Bullying in Schools: An Exploding Problem
The issue of bullying in schools has become an increasingly troublesome and difficult problem for parents and school officials to navigate. Although a recent television commentator (whose name I will not repeat) recently referred to bullying as a “fad”, this insensitive and uninformed comment is belied by the facts and the experiences of parents and educators.
As recently as ten to fifteen years ago, bullying commonly involved one-on-one contact between a bully and a victim, often in unstructured or unsupervised areas of a school building such as a locker room or a stairwell. Audiences to the bullying, if any, were typically small in number. However, changes in technology and the media have created dramatically greater capacity for bullies to harm vulnerable children, and especially children with disabilities and/or gender issues.
With the advent of social media and internet-based communications (e.g., Facebook, Twitter, Instagram, email, etc.) a demeaning and hurtful statement can be broadcast to dozens, hundreds, or even thousands of recipients instantaneously, with grievous emotional harm to individual victims. Hurtful comments can then be re-broadcast by fellow bullies, thus exponentially increasing the harm to individual students. Moreover, the “entertainment industry” has widened its reach, with an explosion of cable networks and internet-based programs which frequently present highly confrontational and excessively demeaning interpersonal relationships between individuals, and even groups of friends and/or family. Unfortunately, children who view such episodes can come to believe that such relationships are acceptable and even typical.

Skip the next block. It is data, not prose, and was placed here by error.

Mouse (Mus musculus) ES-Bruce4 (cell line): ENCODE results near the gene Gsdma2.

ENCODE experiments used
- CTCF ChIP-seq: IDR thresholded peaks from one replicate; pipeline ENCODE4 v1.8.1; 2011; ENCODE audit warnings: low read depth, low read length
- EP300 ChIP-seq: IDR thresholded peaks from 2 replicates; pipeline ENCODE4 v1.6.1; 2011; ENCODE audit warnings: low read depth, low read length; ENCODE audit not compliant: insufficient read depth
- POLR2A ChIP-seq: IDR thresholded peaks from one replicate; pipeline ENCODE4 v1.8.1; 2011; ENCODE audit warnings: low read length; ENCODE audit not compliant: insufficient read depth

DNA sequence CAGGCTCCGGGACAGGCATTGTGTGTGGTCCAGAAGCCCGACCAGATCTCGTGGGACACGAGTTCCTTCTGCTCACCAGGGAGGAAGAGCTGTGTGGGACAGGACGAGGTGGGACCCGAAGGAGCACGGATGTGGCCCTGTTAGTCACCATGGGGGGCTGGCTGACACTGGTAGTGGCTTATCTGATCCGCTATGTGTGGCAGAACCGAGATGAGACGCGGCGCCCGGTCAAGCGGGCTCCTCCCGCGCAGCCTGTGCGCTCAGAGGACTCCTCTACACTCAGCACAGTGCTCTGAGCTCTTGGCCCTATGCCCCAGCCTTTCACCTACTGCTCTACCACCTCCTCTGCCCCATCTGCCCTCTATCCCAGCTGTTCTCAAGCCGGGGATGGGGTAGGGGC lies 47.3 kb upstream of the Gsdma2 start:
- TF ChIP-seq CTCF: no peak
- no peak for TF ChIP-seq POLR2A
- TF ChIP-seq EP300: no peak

McAndrews Law Offices has handled a substantial number of cases which involve bullying of vulnerable populations. We frequently present seminars on this topic, and in connection with this article provide links below to the materials on this topic from the United States Department of Education and McAndrews Law Offices. These links are as follows:
- United States Department of Education, Office of Special Education and Rehabilitative Services (OSERS): August 20, 2013 Dear Colleague Letter
- United States Department of Education, Office for Civil Rights: October 26, 2010 Dear Colleague Letter
- United States Department of Education, Office for Civil Rights: July 25, 2000 Dear Colleague Letter
- United States Department of Education, Office for Civil Rights – Questions and Answers on the ADA Amendments Act of 2008 for Students with Disabilities Attending Public Elementary and Secondary Schools